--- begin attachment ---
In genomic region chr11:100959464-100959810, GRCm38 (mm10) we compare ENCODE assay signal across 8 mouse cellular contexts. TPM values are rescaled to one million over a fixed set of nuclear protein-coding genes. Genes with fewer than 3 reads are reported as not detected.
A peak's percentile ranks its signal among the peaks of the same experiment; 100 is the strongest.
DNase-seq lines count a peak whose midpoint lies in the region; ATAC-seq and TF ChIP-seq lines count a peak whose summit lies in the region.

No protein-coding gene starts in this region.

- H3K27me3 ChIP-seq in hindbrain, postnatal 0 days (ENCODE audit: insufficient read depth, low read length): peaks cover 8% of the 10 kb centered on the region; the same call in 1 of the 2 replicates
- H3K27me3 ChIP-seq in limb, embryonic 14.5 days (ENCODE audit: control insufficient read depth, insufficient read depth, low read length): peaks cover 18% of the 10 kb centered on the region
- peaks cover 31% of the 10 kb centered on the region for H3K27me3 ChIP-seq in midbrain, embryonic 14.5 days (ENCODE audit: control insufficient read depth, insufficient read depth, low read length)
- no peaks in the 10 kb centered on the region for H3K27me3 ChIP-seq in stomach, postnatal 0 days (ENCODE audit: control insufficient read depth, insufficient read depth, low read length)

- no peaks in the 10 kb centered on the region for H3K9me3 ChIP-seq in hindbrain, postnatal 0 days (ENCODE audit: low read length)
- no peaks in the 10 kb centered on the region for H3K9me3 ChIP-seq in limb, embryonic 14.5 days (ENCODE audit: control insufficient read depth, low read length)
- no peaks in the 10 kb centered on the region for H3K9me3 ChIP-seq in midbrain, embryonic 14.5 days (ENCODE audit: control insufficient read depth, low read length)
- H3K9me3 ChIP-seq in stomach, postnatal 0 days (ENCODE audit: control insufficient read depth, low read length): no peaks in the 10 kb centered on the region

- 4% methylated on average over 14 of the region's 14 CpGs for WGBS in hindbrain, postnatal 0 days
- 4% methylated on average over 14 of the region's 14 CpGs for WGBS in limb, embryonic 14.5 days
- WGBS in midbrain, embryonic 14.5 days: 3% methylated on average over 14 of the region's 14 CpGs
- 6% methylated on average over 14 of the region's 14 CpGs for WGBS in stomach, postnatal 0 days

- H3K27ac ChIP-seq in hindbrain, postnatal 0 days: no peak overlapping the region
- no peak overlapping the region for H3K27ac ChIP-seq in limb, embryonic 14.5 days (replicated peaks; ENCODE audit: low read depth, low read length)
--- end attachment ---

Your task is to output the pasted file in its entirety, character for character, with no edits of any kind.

In genomic region chr11:100959464-100959810, GRCm38 (mm10) we compare ENCODE assay signal across 8 mouse cellular contexts. TPM values are rescaled to one million over a fixed set of nuclear protein-coding genes. Genes with fewer than 3 reads are reported as not detected.
A peak's percentile ranks its signal among the peaks of the same experiment; 100 is the strongest.
DNase-seq lines count a peak whose midpoint lies in the region; ATAC-seq and TF ChIP-seq lines count a peak whose summit lies in the region.

No protein-coding gene starts in this region.

- H3K27me3 ChIP-seq in hindbrain, postnatal 0 days (ENCODE audit: insufficient read depth, low read length): peaks cover 8% of the 10 kb centered on the region; the same call in 1 of the 2 replicates
- H3K27me3 ChIP-seq in limb, embryonic 14.5 days (ENCODE audit: control insufficient read depth, insufficient read depth, low read length): peaks cover 18% of the 10 kb centered on the region
- peaks cover 31% of the 10 kb centered on the region for H3K27me3 ChIP-seq in midbrain, embryonic 14.5 days (ENCODE audit: control insufficient read depth, insufficient read depth, low read length)
- no peaks in the 10 kb centered on the region for H3K27me3 ChIP-seq in stomach, postnatal 0 days (ENCODE audit: control insufficient read depth, insufficient read depth, low read length)

- no peaks in the 10 kb centered on the region for H3K9me3 ChIP-seq in hindbrain, postnatal 0 days (ENCODE audit: low read length)
- no peaks in the 10 kb centered on the region for H3K9me3 ChIP-seq in limb, embryonic 14.5 days (ENCODE audit: control insufficient read depth, low read length)
- no peaks in the 10 kb centered on the region for H3K9me3 ChIP-seq in midbrain, embryonic 14.5 days (ENCODE audit: control insufficient read depth, low read length)
- H3K9me3 ChIP-seq in stomach, postnatal 0 days (ENCODE audit: control insufficient read depth, low read length): no peaks in the 10 kb centered on the region

- 4% methylated on average over 14 of the region's 14 CpGs for WGBS in hindbrain, postnatal 0 days
- 4% methylated on average over 14 of the region's 14 CpGs for WGBS in limb, embryonic 14.5 days
- WGBS in midbrain, embryonic 14.5 days: 3% methylated on average over 14 of the region's 14 CpGs
- 6% methylated on average over 14 of the region's 14 CpGs for WGBS in stomach, postnatal 0 days

- H3K27ac ChIP-seq in hindbrain, postnatal 0 days: no peak overlapping the region
- no peak overlapping the region for H3K27ac ChIP-seq in limb, embryonic 14.5 days (replicated peaks; ENCODE audit: low read depth, low read length)